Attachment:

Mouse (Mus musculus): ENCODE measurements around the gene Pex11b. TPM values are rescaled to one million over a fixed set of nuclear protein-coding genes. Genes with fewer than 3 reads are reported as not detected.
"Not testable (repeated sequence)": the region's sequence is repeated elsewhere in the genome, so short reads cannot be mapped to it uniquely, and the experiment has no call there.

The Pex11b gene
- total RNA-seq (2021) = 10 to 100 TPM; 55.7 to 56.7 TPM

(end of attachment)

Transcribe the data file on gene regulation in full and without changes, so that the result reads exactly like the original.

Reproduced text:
Mouse (Mus musculus): ENCODE measurements around the gene Pex11b. TPM values are rescaled to one million over a fixed set of nuclear protein-coding genes. Genes with fewer than 3 reads are reported as not detected.
"Not testable (repeated sequence)": the region's sequence is repeated elsewhere in the genome, so short reads cannot be mapped to it uniquely, and the experiment has no call there.

The Pex11b gene
- total RNA-seq (2021) = 10 to 100 TPM; 55.7 to 56.7 TPM